It is one of the most revered of modern football players: it tells a new novel that seems a Sorrentino
Sports journalism, when done right, has the uncanny ability to drag the player in the field, among the players, to tell a story that is not just that of the ball, racket or basket; but a story with many layers and so many meanings. Marco Marsullo, this thing here, it does well. Napoletano, journalist of The Journal, writer – for his age – prolific. In his latest novel, The taxi driver Maradona published by Rizzoli, manages to combine effectively fiction and anecdotal, to unite the story of the protagonist – under the guise of a taxi driver – with that of a hero of the past, matador of the football field , sample (for real) of Spain.
The smoothness of the style and musicality of the construction periods are the foundations of The taxi driver to Maradona. Then there are the anecdotes about the time in California, that El Mago was caught with two blondes (more, actually) while he was on retreat with Barcelona (who then drove him); or of his wonderful friendship with José Monge Cruz, aka Camaron de la Isla, an expert player and flamenco legend.
It seems all a movie, a great movie, to there Sorrentino: and in fact, more than once, especially when at the end of career, weighed down and slowed by age, interview El Mago, seems to relive the scene of Tony Pisapia, a talented Toni Servillo, man Up. “You do not even know what the fuck that means. I love freedom. I am a free man”.
Jorge Gonzalez, the name of El Mago baptism, was a football player, a passionate lover and an absent father; his retirement, in his spare time, he was a taxi driver. He was named best player Salvadoran ever (under him, El Salvador is qualified twice for the World Cup) and Maradona once, he said it was even better than him. In the story of Marsullo, the reality joins a perfect narrative fiction: love, friendship, pain. The usual mix. And then there are the many why: why, for example, El Mago was so rebellious and unruly, because he liked – and he liked, yes sir – sleep late and skipping workouts; because he did not go to France, England and Italy when everyone called him; and why he had always preferred to wear the jersey number 11 to number 10 ( “it’s like there’s one more,” he said).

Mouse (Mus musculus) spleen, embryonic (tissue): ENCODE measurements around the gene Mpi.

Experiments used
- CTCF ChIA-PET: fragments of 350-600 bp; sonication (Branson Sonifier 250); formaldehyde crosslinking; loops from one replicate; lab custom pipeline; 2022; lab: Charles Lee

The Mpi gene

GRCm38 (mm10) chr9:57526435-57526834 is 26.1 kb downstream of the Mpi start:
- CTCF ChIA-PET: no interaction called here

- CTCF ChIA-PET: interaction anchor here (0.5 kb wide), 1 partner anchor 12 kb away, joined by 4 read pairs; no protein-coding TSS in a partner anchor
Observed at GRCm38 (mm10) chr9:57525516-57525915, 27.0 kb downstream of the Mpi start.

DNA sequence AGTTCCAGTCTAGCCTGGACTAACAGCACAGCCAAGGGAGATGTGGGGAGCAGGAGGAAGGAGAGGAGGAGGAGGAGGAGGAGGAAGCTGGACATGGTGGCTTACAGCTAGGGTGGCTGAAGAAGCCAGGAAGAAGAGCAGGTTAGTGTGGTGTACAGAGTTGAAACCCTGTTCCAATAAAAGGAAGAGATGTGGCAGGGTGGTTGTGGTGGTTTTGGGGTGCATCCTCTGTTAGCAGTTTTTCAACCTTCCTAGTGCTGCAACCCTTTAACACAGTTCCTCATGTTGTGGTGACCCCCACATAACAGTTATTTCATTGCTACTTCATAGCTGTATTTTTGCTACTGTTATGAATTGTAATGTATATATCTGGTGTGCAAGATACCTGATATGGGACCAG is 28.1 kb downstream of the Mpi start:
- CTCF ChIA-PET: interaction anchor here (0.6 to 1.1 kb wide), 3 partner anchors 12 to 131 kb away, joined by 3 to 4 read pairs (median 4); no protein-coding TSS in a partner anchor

At the end of his career, Magico Gonzalez had nothing, not a reward, not a trophy. Only the recognition of its people, the veneration of the fans (and if you do not do for them, for those who do?) And the possibility – say the least – of being able to say satisfied. Despite everything.
What remains, then, of the ball, football and a sport; that remains the goal. Here, by the way is an interesting dialogue that Marsullo makes keeping the Magic in the car, with a very young customers, who talks about Messi. You saw, he asks, how many goals did he do? But football, responds El Mago, it’s not that. Football, he says, is “correct the moments when all seems lost. The matches will last a lifetime, not just ninety minutes, it’s like to never exit from the field. ” And “sometimes one confuses the greatness of a player with the number of goals he has in his career. When you forget that to get to those goals he has as many wrong, and as many times – insists El Mago – not even arrived in sbagliarli because late in the action, because it had slipped, because sometimes you just do not get. ” And because in the end it’s not just football. There is also life, the other one, the one off the field and you have to live with both things until the end. Sometimes even beyond. What a beautiful book